Compute the contrast as defined in Bordes & Vandekerkhove (2010) (see below in section 'Details'), needed for optimization purpose. Remind that one considers an admixture model with symmetric unknown density, i.e. l(x) = p*f(x-mu) + (1-p)*g(x), where l denotes the probability density function (pdf) of the mixture with known component pdf g, p is the unknown mixture weight, f relates to the unknown symmetric component pdf f, and mu is the location shift parameter.

BVdk_contrast(param, data, h, comp.dist, comp.param)

param | Numeric vector of two elements, corresponding to the two parameters (first the unknown component weight, and then the location shift parameter of the symmetric unknown component distribution). |
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data | Numeric vector of observations following the admixture model given by the pdf l. |

h | Width of the window used in the kernel estimations. |

comp.dist | A list with two elements corresponding to component distributions (specified with R native names for these distributions) involved in the admixture model. Unknown elements must be specified as 'NULL' objects, e.g. when 'f' is unknown: list(f=NULL, g='norm'). |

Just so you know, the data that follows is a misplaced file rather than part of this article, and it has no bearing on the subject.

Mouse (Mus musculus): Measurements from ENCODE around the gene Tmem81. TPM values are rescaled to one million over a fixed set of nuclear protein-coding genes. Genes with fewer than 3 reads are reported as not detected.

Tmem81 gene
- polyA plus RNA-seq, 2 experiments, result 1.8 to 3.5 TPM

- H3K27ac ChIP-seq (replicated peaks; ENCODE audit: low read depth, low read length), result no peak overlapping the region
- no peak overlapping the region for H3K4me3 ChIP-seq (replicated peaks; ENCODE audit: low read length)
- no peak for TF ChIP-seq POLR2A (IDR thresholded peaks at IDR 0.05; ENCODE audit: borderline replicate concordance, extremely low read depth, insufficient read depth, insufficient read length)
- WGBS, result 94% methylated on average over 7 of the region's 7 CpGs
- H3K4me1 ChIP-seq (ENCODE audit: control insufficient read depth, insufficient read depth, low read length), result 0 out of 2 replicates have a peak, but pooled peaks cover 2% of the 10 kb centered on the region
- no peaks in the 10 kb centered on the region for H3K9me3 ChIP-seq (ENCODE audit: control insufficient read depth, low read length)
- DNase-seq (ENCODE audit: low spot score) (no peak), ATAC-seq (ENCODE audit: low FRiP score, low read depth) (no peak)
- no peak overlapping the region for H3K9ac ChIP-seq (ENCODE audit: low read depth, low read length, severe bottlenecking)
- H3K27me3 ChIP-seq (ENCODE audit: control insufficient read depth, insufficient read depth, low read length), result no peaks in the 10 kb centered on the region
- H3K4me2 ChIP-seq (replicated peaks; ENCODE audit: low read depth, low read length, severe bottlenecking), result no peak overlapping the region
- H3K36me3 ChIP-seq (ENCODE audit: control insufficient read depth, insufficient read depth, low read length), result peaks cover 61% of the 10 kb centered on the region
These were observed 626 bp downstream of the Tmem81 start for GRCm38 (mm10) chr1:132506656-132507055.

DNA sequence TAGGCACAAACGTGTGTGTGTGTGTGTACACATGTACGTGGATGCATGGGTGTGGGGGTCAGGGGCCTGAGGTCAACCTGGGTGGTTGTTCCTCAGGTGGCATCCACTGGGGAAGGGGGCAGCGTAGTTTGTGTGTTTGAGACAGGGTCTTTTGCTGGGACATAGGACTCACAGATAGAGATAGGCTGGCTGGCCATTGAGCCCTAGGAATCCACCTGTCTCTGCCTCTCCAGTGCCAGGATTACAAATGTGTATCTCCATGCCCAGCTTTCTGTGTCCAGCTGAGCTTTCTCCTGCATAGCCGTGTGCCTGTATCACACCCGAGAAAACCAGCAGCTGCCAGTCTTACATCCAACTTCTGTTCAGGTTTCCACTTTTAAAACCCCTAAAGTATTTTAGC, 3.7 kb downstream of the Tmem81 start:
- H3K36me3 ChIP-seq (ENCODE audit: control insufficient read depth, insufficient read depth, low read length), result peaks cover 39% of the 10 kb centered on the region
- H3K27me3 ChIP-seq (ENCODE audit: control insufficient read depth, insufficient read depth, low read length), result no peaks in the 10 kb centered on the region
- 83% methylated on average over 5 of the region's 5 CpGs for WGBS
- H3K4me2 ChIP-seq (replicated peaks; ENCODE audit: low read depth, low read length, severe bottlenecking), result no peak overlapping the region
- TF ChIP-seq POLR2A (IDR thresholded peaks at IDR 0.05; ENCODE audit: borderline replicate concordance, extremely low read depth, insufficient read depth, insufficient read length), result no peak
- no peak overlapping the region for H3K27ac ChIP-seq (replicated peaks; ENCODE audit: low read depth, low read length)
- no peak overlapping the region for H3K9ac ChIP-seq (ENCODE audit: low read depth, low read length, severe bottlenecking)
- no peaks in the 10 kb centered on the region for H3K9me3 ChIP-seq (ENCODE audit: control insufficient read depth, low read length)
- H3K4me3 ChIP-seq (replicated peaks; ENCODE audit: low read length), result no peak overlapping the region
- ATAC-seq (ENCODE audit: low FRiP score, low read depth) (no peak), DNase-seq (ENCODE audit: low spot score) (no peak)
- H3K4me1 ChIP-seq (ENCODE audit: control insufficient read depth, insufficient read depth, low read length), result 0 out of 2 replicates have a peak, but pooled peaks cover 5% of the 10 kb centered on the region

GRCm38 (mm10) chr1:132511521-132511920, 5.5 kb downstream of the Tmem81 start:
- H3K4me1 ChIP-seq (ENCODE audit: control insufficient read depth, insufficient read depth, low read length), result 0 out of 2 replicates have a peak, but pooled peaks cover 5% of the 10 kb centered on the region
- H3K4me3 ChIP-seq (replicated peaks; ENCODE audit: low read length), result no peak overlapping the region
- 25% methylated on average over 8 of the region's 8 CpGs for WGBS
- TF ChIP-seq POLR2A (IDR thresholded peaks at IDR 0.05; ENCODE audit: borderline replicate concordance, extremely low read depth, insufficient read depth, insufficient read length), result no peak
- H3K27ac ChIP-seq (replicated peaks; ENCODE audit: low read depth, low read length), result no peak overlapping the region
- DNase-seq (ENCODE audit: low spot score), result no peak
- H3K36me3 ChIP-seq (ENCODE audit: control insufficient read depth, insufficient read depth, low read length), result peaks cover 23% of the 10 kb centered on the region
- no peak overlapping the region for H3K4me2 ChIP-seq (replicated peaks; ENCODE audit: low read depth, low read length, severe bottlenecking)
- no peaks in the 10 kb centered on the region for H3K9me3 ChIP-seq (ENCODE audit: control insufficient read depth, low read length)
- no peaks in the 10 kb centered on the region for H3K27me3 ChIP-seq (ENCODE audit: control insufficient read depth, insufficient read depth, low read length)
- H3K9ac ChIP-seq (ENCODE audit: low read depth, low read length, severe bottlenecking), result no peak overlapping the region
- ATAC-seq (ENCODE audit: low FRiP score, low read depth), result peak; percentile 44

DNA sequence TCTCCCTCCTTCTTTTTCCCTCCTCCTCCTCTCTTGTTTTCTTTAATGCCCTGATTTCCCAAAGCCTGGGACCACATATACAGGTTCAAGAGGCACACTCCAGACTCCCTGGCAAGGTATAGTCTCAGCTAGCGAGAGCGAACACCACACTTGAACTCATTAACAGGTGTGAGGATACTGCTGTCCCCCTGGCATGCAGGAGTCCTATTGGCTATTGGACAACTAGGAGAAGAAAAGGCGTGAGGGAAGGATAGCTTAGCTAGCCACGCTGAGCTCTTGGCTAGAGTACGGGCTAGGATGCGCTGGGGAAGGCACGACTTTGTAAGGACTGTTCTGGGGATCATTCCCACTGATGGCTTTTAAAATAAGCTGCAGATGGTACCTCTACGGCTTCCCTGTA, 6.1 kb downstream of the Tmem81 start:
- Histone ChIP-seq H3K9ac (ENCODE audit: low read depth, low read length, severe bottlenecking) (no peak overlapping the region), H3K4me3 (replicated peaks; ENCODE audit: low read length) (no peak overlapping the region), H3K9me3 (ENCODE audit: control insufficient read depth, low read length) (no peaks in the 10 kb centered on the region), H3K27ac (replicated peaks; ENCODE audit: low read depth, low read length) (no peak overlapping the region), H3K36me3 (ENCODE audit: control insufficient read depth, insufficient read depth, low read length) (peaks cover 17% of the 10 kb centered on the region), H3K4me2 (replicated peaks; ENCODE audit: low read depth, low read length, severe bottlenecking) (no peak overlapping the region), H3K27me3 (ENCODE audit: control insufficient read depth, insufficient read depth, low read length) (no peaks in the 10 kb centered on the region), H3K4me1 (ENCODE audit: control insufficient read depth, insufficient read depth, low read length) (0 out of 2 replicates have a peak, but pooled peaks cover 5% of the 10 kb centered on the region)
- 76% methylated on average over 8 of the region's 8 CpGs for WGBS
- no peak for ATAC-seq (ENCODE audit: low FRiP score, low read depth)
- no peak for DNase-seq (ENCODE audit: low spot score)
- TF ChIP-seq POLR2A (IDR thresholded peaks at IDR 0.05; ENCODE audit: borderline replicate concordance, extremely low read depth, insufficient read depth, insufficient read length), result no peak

comp.param | A list with two elements corresponding to the parameters of the component distributions, each element being a list itself. The names used in this list must correspond to the native R argument names for these distributions. Unknown elements must be specified as 'NULL' objects, e.g. if 'f' is unknown: list(f=NULL, g=list(mean=0,sd=1)). |

The value of the contrast.

The contrast is defined in Bordes, L. and Vandekerkhove, P. (2010); Semiparametric two-component mixture model when a component is known: an asymptotically normal estimator; Math. Meth. Stat.; 19, pp. 22--41.

Xavier Milhaud xavier.milhaud.research@gmail.com

## Simulate data: comp.dist <- list(f = 'norm', g = 'norm') comp.param <- list(f = list(mean = 3, sd = 0.5), g = list(mean = 0, sd = 1)) data1 <- rsimmix(n = 1000, unknownComp_weight = 0.6, comp.dist, comp.param)[['mixt.data']] ## Compute the contrast value for some given parameter vector in real-life framework: comp.dist <- list(f = NULL, g = 'norm') comp.param <- list(f = NULL, g = list(mean = 0, sd = 1)) BVdk_contrast(c(0.3,2), data1, density(data1)$bw, comp.dist, comp.param)#> [1] 2.08444